Yes, rent in that segment might be affected. Landlords that depend on renting to undocumented workers would be affected.

For what it's worth, that's me. The landlord, not the undocumented worker. I have a good size apartment complex that is probably 40-60% undocumented. (I'm guessing a bit, it could be more) I haven't had a vacancy for more than 5 days in the last two years. No change in the waiting list since the beginning of the year.

Submitted by flu on June 3, 2017 - 4:52pm.

SK in CV wrote:
flu wrote:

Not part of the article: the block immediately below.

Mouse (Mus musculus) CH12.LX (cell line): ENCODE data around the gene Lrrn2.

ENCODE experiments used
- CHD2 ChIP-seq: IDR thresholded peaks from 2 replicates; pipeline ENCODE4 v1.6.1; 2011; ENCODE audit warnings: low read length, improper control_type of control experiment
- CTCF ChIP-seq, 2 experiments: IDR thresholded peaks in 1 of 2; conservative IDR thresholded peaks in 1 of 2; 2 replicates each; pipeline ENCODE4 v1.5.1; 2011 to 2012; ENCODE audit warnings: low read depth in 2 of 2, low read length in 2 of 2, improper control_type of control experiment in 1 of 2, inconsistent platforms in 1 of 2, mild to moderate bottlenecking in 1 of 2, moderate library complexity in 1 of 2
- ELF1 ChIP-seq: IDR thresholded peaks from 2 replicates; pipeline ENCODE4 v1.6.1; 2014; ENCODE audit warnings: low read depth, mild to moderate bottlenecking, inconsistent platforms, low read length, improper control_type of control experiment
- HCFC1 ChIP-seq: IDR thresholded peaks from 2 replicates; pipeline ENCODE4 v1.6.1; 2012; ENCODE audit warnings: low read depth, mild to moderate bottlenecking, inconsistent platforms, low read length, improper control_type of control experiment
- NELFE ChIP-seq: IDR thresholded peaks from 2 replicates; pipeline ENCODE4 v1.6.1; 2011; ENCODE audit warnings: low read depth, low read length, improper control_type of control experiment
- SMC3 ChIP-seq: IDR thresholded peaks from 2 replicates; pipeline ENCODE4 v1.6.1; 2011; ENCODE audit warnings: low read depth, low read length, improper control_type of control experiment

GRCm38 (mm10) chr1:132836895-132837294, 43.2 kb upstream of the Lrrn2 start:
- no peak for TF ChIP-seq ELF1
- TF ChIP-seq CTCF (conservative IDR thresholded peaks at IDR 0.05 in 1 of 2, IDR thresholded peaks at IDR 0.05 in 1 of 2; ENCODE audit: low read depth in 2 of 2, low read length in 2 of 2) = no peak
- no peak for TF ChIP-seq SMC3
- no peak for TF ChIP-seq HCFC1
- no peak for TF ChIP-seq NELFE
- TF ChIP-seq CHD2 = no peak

Yes, rent in that segment might be affected. Landlords that depend on renting to undocumented workers would be affected.

For what it's worth, that's me. The landlord, not the undocumented worker. I have a good size apartment complex that is probably 40-60% undocumented. (I'm guessing a bit, it could be more) I haven't had a vacancy for more than 5 days in the last two years. No change in the waiting list since the beginning of the year.

Well there you go spdrun....any more alternative facts?

I wonder what min wage will look like in a few years too. What are we at now? $15/hr in some places now?

Submitted by spdrun on June 3, 2017 - 7:53pm.

Robots don't need health insurance.

Submitted by jjkonop on June 7, 2017 - 8:12am.

the analysis looks quite profound. though I'm thinking there will soon appear some outside factors that will change the picture. like self-driving cars, bitcoins or robots